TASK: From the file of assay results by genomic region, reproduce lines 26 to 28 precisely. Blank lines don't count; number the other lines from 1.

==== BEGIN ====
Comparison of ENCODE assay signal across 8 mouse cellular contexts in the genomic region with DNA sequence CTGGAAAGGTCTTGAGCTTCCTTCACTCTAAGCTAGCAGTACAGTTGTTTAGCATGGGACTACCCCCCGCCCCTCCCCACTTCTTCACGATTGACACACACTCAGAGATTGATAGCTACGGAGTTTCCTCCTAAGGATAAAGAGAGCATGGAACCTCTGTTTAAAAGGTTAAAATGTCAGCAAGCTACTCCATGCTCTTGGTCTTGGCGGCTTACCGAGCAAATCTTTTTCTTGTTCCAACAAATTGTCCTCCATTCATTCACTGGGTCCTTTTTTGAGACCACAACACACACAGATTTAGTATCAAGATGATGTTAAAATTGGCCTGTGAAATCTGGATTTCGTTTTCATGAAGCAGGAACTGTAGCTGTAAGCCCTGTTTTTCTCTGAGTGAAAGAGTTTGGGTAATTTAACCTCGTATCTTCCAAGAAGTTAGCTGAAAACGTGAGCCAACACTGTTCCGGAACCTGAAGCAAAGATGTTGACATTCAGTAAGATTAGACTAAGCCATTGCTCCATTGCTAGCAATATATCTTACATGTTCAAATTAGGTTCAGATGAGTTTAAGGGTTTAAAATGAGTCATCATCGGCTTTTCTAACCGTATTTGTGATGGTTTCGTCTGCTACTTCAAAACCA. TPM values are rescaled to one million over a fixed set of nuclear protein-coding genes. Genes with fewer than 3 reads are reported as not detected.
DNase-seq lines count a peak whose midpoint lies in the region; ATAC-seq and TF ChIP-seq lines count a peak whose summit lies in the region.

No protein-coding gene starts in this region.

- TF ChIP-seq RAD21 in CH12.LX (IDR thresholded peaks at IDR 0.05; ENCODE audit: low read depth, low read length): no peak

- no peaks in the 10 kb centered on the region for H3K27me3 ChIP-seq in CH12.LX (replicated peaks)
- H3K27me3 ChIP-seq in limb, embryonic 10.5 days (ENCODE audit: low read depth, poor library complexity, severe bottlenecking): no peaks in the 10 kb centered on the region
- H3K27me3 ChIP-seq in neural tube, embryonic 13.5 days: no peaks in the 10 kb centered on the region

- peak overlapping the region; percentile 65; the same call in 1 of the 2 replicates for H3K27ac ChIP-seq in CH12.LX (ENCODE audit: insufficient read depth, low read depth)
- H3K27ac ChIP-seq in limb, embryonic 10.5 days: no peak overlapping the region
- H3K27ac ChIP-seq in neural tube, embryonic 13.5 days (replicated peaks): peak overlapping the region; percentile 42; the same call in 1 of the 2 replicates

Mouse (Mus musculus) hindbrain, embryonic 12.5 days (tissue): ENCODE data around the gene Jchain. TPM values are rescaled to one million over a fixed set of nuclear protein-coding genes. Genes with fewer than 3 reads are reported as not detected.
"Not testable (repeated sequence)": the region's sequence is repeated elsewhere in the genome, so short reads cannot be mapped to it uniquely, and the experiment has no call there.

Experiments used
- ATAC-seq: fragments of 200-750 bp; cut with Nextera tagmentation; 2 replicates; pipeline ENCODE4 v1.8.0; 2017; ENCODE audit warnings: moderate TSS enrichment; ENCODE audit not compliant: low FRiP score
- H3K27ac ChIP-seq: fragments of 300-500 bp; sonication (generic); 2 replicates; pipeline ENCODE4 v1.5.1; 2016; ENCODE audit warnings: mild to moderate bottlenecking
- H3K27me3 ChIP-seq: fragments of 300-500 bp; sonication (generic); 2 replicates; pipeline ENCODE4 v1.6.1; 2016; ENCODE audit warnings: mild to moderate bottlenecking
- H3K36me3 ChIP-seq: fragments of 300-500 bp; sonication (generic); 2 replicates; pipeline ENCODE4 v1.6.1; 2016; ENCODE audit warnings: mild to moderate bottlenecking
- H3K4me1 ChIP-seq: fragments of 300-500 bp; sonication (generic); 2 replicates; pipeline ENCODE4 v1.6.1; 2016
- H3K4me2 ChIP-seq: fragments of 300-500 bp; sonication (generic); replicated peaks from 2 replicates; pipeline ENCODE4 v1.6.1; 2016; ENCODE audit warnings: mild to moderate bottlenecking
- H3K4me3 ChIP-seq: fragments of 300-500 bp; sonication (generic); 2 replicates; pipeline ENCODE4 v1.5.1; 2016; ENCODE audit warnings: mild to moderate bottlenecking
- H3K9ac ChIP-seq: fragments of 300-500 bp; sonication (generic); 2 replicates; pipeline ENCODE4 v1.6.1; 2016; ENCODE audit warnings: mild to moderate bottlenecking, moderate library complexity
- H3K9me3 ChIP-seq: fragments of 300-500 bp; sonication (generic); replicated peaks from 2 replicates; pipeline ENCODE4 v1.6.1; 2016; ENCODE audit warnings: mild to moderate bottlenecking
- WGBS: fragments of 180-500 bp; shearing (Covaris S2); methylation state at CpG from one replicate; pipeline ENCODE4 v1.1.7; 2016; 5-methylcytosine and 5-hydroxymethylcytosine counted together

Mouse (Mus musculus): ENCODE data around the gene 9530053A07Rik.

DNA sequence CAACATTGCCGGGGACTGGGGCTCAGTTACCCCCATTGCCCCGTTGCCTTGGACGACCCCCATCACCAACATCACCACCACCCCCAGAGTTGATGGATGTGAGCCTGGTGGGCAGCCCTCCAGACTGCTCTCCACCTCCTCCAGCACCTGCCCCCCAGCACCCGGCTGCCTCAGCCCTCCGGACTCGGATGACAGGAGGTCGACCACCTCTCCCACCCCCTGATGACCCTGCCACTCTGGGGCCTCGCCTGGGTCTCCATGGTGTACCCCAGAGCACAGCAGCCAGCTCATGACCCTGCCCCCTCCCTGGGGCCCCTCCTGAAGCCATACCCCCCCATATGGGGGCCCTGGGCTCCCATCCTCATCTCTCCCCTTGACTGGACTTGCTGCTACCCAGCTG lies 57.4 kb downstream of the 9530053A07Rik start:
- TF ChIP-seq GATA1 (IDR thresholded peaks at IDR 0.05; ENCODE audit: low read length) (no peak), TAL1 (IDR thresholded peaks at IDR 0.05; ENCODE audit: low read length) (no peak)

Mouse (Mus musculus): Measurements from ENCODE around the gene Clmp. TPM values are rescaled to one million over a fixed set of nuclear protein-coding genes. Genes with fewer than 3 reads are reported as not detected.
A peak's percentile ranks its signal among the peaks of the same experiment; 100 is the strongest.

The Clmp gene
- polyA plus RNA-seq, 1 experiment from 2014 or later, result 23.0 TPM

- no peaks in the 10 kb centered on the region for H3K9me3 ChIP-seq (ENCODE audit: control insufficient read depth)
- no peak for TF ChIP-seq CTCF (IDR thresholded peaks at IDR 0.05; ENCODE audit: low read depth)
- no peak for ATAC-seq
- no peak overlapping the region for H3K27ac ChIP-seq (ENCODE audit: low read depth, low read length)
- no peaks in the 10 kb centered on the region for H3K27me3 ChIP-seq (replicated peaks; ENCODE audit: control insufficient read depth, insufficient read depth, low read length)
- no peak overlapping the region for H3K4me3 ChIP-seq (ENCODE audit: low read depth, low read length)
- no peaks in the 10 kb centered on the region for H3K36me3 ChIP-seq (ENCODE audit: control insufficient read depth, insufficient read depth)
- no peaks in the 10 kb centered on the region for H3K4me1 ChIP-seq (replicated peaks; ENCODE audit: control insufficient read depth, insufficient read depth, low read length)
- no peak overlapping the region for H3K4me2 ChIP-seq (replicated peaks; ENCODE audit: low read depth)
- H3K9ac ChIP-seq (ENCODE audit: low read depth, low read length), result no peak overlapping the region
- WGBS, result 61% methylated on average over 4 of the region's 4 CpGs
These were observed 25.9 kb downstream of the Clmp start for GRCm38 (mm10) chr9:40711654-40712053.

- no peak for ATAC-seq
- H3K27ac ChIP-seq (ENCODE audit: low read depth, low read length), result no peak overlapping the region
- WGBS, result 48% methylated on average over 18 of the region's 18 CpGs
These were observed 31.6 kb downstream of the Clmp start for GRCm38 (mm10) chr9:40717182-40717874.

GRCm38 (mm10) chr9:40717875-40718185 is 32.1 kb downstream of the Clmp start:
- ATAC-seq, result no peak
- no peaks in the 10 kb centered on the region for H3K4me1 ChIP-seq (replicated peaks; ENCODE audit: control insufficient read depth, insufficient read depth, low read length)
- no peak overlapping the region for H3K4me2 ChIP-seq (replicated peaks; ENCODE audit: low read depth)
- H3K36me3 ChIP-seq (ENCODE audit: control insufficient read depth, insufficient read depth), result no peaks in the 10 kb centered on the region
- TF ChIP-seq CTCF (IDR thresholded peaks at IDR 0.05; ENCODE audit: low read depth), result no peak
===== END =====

- TF ChIP-seq GATA1 (IDR thresholded peaks at IDR 0.05; ENCODE audit: low read length) (no peak), TAL1 (IDR thresholded peaks at IDR 0.05; ENCODE audit: low read length) (no peak)

Mouse (Mus musculus): Measurements from ENCODE around the gene Clmp. TPM values are rescaled to one million over a fixed set of nuclear protein-coding genes. Genes with fewer than 3 reads are reported as not detected.
A peak's percentile ranks its signal among the peaks of the same experiment; 100 is the strongest.